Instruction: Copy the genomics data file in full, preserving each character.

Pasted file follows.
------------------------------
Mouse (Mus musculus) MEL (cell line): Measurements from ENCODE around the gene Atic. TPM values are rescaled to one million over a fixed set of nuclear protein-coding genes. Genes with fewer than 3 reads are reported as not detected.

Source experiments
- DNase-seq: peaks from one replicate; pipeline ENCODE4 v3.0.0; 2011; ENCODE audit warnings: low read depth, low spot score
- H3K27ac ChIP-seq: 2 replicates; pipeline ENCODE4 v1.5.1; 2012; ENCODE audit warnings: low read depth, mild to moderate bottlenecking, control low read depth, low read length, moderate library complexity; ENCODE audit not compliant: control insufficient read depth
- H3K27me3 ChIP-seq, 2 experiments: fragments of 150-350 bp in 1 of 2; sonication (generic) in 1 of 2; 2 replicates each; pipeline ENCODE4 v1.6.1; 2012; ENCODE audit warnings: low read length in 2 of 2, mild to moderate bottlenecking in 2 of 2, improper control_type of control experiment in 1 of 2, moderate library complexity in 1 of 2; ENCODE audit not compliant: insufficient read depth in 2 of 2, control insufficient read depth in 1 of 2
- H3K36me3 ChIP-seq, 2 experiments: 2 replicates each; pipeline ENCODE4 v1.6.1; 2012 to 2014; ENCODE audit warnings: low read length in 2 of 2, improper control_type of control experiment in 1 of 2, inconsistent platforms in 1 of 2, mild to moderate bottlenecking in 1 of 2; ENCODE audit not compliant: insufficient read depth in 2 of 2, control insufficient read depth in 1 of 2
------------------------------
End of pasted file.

Mouse (Mus musculus) MEL (cell line): Measurements from ENCODE around the gene Atic. TPM values are rescaled to one million over a fixed set of nuclear protein-coding genes. Genes with fewer than 3 reads are reported as not detected.

Source experiments
- DNase-seq: peaks from one replicate; pipeline ENCODE4 v3.0.0; 2011; ENCODE audit warnings: low read depth, low spot score
- H3K27ac ChIP-seq: 2 replicates; pipeline ENCODE4 v1.5.1; 2012; ENCODE audit warnings: low read depth, mild to moderate bottlenecking, control low read depth, low read length, moderate library complexity; ENCODE audit not compliant: control insufficient read depth
- H3K27me3 ChIP-seq, 2 experiments: fragments of 150-350 bp in 1 of 2; sonication (generic) in 1 of 2; 2 replicates each; pipeline ENCODE4 v1.6.1; 2012; ENCODE audit warnings: low read length in 2 of 2, mild to moderate bottlenecking in 2 of 2, improper control_type of control experiment in 1 of 2, moderate library complexity in 1 of 2; ENCODE audit not compliant: insufficient read depth in 2 of 2, control insufficient read depth in 1 of 2
- H3K36me3 ChIP-seq, 2 experiments: 2 replicates each; pipeline ENCODE4 v1.6.1; 2012 to 2014; ENCODE audit warnings: low read length in 2 of 2, improper control_type of control experiment in 1 of 2, inconsistent platforms in 1 of 2, mild to moderate bottlenecking in 1 of 2; ENCODE audit not compliant: insufficient read depth in 2 of 2, control insufficient read depth in 1 of 2